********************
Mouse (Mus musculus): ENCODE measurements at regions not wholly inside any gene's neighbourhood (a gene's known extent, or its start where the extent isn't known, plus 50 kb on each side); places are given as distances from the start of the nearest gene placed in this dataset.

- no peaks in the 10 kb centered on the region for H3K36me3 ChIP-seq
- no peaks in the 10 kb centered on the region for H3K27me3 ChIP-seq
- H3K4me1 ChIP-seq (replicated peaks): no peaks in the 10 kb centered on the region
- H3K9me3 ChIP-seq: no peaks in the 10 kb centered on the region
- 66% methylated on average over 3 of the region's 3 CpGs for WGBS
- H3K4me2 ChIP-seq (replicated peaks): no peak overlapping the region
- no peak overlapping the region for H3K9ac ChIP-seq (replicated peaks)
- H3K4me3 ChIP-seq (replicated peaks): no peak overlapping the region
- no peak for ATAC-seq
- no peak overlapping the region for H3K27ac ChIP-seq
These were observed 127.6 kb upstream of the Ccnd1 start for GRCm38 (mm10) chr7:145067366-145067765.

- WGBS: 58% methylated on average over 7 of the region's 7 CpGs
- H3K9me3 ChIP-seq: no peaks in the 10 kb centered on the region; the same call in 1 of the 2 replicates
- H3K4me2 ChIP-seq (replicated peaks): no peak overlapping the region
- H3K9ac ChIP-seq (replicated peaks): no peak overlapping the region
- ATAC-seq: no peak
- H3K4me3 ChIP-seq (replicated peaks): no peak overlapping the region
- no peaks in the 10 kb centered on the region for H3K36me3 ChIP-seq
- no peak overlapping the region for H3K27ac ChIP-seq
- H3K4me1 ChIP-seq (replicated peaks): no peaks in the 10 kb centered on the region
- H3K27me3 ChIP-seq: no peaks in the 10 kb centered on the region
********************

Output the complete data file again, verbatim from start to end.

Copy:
Mouse (Mus musculus): ENCODE measurements at regions not wholly inside any gene's neighbourhood (a gene's known extent, or its start where the extent isn't known, plus 50 kb on each side); places are given as distances from the start of the nearest gene placed in this dataset.

- no peaks in the 10 kb centered on the region for H3K36me3 ChIP-seq
- no peaks in the 10 kb centered on the region for H3K27me3 ChIP-seq
- H3K4me1 ChIP-seq (replicated peaks): no peaks in the 10 kb centered on the region
- H3K9me3 ChIP-seq: no peaks in the 10 kb centered on the region
- 66% methylated on average over 3 of the region's 3 CpGs for WGBS
- H3K4me2 ChIP-seq (replicated peaks): no peak overlapping the region
- no peak overlapping the region for H3K9ac ChIP-seq (replicated peaks)
- H3K4me3 ChIP-seq (replicated peaks): no peak overlapping the region
- no peak for ATAC-seq
- no peak overlapping the region for H3K27ac ChIP-seq
These were observed 127.6 kb upstream of the Ccnd1 start for GRCm38 (mm10) chr7:145067366-145067765.

- WGBS: 58% methylated on average over 7 of the region's 7 CpGs
- H3K9me3 ChIP-seq: no peaks in the 10 kb centered on the region; the same call in 1 of the 2 replicates
- H3K4me2 ChIP-seq (replicated peaks): no peak overlapping the region
- H3K9ac ChIP-seq (replicated peaks): no peak overlapping the region
- ATAC-seq: no peak
- H3K4me3 ChIP-seq (replicated peaks): no peak overlapping the region
- no peaks in the 10 kb centered on the region for H3K36me3 ChIP-seq
- no peak overlapping the region for H3K27ac ChIP-seq
- H3K4me1 ChIP-seq (replicated peaks): no peaks in the 10 kb centered on the region
- H3K27me3 ChIP-seq: no peaks in the 10 kb centered on the region